The U.S. Missile Defense Agency’s funding request of $7.75 billion includes a major departure for the agency’s testing regime: shelving the massive Sea-Based X-Band (SBX) radar.
MDA has long used the radar, which is mounted on a large, floating platform, for providing targeting and discrimination data during flight tests in the Pacific region.
Officials will now use the AN/TYP-2 radars, also made by Raytheon, to support this testing as well as future deployments there, one MDA official says. Additionally, the agency has Upgraded Early Warning Radars and the Cobra Dane system to aid in sensor support for testing. The early warning radar in Clear, Alaska, is being upgraded to a more advanced configuration with completion slated for 2016.
SBX funding, which was at $176.8 million in fiscal 2012, sharply decreases to a steady $9.7 million annually through fiscal 2017.
The White House in budget documents suggests that the SBX will be maintained in a “limited test support” role, saving “at least $500 million over five years while also retaining the ability to recall it to an active, operational status if and when it is needed.”
MDA officials are not providing a press briefing on their budget Feb. 13 along with the rest of the Pentagon; instead, a five-page summary of its budget was released.
In it, the agency says it will complete preliminary designs for the Precision Tracking Space System (PTSS), a satellite constellation designed to provide midcourse tracking of warheads as they travel through cold space toward their targets. PTSS is also optimized to help interceptors destroy targets earlier in flight.
Based on MDA’s request, funding should increase from $80.7 million in fiscal 2012 to $297.3 million in fiscal 2013, with another roughly $1.2 billion through 2017.
One sensor effort that appears stalled, however, is the Airborne Infrared (ABIR) project, which aims to use a UAV-mounted infrared system to provide early tracking data of ballistic missiles after they are fired. No funding is provided for this project through 2017.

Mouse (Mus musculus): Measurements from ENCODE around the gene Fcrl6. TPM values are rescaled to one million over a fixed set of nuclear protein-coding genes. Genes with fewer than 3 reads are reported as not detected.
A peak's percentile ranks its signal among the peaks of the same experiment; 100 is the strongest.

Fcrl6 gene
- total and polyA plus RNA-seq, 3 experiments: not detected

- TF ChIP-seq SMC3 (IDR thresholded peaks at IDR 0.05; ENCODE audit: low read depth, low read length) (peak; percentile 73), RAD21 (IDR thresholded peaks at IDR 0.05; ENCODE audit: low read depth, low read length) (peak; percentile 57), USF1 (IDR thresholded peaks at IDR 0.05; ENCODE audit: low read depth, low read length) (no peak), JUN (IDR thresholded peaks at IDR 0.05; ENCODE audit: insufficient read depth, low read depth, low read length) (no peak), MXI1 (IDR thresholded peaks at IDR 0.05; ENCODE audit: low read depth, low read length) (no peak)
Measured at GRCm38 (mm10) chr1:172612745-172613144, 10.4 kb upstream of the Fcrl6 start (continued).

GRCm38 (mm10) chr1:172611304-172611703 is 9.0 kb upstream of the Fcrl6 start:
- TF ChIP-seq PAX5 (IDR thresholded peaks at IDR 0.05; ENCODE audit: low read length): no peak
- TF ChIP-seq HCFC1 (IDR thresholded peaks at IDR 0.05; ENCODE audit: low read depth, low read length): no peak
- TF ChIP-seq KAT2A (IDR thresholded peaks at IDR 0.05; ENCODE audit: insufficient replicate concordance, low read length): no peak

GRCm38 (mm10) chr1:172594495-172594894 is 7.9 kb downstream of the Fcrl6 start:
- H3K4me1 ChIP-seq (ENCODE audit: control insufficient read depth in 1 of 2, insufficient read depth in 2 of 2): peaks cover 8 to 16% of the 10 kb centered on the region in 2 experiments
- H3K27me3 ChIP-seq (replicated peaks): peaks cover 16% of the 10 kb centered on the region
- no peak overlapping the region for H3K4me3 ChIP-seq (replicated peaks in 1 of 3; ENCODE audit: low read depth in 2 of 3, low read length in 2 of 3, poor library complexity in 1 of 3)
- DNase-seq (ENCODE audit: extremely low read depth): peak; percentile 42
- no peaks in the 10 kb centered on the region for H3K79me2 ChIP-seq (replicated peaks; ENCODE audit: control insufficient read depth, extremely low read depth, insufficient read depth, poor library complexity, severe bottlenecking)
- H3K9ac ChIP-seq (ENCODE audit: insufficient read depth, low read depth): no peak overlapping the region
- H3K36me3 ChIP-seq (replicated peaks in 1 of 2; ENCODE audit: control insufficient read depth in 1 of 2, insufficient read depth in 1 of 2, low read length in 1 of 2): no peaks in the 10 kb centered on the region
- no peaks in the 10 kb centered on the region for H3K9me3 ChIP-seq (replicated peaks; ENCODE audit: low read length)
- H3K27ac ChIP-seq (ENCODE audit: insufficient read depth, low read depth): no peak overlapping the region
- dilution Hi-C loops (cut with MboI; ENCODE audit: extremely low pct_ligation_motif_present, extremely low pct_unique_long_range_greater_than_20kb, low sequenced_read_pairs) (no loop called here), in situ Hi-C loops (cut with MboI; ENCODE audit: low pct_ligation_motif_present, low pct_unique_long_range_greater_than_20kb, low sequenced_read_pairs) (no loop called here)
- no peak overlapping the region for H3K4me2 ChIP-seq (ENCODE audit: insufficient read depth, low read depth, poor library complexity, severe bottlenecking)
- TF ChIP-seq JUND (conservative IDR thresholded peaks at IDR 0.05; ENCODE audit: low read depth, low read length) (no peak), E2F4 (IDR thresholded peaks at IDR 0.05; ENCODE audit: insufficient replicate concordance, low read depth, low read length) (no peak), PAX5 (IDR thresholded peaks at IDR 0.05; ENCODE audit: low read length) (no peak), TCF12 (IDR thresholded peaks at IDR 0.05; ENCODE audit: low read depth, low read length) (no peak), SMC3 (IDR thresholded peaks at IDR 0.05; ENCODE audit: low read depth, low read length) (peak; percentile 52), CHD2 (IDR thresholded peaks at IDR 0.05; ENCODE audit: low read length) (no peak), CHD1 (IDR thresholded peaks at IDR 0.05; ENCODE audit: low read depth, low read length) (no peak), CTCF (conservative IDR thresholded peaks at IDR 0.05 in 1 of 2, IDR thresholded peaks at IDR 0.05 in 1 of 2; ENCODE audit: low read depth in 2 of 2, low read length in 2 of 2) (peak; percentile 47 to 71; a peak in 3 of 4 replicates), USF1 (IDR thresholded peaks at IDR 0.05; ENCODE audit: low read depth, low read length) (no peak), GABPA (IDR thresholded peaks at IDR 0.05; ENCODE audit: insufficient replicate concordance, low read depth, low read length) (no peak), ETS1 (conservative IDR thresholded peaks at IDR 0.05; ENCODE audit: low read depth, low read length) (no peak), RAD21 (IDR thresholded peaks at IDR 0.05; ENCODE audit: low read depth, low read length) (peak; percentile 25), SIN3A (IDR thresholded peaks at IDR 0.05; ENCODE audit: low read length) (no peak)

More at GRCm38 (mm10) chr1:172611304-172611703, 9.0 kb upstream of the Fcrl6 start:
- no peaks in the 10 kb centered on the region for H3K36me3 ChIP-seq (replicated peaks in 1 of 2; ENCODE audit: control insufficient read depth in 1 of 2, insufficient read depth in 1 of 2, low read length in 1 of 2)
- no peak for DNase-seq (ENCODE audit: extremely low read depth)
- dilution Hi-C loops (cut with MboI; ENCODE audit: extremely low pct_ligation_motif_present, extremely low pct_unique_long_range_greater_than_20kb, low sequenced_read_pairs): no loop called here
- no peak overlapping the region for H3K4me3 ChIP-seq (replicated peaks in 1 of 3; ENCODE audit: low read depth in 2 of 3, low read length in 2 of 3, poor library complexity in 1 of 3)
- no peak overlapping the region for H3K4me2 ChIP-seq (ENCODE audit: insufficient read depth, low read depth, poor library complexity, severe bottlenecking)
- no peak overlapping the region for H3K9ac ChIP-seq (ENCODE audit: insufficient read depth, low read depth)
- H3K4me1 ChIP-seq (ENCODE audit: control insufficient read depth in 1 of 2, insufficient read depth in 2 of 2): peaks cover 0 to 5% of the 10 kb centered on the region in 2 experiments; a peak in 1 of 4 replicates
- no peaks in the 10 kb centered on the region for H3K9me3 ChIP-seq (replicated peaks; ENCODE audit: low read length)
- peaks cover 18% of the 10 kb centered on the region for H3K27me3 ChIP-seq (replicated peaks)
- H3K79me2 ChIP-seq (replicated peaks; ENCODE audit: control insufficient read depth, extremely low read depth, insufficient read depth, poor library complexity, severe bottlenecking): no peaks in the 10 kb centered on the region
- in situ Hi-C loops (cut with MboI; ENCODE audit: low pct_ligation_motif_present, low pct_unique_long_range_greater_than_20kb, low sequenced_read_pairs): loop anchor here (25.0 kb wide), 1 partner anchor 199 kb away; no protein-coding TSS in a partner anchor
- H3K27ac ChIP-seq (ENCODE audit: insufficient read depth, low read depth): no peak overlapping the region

Another account, dubbed “advanced remote sensor technology,” however, is slated to receive roughly $150.5 million through 2017. MDA’s documents do not outline what technologies are included in this account.
The agency appears to still be committed to development of the SM-3 IIB interceptor, which is slated for fielding around 2020. This yet-to-be-designed missile is intended to enable earlier interception of medium-range and intermediate-range ballistic missiles. Funded at $13.4 million in fiscal 2012, the agency is proposing to raise spending to $224.1 million in fiscal 2013, with another $1.7 billion to follow through 2017.
MDA’s classified “special programs” are listed as requiring $1.6 billion through fiscal 2017.
MDA plans to maintain 30 Ground-Based Midcourse Defense Interceptors (GBIs) in Alaska and California and continue upgrading the missiles. Additionally, five more GBIs are slated to be built for “enhanced testing, stockpile reliability and spares” for a total of 57 in the entire fleet.
Also in the request is funding for 29 Raytheon SM-3 Block 1B missiles as well as 36 Terminal High-Altitude Area Defense weapons.